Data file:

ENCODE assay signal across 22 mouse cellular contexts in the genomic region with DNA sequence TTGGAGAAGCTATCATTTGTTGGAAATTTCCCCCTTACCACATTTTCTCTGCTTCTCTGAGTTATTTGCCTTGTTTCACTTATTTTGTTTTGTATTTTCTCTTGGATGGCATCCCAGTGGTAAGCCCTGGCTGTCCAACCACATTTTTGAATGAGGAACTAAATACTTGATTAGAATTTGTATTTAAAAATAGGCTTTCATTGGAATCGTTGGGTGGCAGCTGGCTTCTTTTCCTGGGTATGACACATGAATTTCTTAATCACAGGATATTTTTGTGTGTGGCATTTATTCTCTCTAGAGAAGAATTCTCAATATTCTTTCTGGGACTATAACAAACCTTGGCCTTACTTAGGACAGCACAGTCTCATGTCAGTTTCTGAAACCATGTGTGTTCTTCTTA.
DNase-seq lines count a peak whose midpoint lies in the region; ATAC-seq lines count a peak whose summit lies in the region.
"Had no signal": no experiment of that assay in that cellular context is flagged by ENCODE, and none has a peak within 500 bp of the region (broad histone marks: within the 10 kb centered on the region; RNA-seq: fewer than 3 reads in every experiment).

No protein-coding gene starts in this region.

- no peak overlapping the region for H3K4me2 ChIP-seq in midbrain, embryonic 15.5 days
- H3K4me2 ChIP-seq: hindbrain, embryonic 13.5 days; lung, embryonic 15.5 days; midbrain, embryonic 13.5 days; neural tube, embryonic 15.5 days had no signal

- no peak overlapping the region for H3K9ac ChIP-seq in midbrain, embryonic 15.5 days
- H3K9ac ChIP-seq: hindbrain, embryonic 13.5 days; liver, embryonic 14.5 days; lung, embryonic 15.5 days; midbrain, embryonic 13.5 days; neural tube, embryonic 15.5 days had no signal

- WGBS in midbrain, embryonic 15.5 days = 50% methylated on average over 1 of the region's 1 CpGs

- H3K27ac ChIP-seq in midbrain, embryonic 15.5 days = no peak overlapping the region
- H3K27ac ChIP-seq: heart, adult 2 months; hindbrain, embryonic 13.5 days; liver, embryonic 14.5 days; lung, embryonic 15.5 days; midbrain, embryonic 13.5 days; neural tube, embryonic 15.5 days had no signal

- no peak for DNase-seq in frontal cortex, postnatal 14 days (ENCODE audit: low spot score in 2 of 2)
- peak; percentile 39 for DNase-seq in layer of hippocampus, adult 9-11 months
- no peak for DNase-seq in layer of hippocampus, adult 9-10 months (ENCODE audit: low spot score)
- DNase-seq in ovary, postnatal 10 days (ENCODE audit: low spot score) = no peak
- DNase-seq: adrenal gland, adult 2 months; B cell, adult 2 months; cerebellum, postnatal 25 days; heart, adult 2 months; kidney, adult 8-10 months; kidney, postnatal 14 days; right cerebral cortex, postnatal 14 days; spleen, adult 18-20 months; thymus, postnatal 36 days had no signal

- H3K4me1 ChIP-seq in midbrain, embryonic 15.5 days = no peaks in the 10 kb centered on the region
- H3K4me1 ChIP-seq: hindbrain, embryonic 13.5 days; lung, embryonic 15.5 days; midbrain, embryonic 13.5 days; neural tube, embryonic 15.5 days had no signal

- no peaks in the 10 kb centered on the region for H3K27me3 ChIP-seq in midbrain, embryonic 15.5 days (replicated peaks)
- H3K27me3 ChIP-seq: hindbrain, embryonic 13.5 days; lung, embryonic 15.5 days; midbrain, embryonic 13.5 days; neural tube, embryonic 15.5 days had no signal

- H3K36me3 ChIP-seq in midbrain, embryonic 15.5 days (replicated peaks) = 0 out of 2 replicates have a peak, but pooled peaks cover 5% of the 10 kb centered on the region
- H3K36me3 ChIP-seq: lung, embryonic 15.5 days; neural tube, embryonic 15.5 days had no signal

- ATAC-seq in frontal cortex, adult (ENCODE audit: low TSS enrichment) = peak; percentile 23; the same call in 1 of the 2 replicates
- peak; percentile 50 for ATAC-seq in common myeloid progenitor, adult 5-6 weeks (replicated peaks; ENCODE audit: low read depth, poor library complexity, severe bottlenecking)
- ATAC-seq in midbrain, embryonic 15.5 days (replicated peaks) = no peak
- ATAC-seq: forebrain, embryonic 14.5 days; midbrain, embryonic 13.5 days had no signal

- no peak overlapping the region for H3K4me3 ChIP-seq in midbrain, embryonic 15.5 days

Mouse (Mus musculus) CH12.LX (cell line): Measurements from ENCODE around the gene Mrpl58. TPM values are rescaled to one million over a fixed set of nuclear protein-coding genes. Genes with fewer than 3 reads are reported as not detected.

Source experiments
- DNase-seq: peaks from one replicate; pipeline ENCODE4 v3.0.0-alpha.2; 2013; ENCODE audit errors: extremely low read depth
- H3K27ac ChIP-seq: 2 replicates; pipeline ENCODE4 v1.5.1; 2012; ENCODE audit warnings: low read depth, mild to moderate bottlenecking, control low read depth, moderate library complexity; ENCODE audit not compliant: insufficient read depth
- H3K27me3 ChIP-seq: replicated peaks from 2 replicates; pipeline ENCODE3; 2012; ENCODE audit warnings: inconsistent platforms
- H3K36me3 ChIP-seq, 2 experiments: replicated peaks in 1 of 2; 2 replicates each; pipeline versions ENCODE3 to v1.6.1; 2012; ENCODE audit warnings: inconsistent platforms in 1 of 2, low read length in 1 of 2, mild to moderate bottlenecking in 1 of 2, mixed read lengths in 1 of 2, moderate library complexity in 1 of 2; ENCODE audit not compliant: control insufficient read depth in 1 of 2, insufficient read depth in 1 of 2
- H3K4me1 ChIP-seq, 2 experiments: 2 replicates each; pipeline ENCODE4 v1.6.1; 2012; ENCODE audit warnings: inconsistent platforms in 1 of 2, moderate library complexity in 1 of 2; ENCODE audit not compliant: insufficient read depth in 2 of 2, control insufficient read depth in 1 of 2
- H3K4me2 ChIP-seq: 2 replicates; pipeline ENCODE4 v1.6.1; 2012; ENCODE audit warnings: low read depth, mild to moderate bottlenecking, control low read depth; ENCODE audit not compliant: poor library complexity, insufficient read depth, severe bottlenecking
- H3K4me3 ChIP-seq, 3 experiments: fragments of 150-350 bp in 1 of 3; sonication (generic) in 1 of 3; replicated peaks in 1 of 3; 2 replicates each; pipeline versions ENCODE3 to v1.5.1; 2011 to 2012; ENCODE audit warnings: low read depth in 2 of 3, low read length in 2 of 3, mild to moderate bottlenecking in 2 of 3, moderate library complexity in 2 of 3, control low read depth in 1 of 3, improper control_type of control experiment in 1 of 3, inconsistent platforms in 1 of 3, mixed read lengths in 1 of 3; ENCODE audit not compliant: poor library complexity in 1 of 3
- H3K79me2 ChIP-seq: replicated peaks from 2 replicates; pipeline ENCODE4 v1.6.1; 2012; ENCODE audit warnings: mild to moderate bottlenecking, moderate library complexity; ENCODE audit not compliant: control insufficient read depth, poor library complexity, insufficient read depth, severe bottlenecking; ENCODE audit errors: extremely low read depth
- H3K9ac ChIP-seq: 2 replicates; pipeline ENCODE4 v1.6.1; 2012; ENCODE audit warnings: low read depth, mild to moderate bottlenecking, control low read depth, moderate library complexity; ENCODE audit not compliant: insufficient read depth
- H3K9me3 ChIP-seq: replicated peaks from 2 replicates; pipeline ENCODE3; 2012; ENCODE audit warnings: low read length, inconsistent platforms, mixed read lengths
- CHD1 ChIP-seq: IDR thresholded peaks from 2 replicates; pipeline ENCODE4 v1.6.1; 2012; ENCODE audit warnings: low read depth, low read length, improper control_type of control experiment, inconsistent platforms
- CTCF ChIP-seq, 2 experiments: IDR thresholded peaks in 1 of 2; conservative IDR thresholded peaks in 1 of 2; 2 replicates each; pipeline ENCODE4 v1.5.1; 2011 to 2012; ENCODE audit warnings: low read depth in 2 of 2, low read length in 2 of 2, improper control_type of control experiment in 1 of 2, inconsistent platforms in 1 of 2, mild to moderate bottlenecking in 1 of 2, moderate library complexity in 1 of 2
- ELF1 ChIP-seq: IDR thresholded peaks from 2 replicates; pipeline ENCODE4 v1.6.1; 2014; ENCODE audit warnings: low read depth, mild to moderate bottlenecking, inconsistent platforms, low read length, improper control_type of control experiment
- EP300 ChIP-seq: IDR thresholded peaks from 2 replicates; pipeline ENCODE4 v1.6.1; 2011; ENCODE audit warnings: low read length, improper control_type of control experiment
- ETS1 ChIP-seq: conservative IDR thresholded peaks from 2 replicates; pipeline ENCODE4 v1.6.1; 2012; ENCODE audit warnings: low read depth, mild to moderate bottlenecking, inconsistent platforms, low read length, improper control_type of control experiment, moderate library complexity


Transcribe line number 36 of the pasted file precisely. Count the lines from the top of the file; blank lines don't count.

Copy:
- H3K4me3 ChIP-seq, 3 experiments: fragments of 150-350 bp in 1 of 3; sonication (generic) in 1 of 3; replicated peaks in 1 of 3; 2 replicates each; pipeline versions ENCODE3 to v1.5.1; 2011 to 2012; ENCODE audit warnings: low read depth in 2 of 3, low read length in 2 of 3, mild to moderate bottlenecking in 2 of 3, moderate library complexity in 2 of 3, control low read depth in 1 of 3, improper control_type of control experiment in 1 of 3, inconsistent platforms in 1 of 3, mixed read lengths in 1 of 3; ENCODE audit not compliant: poor library complexity in 1 of 3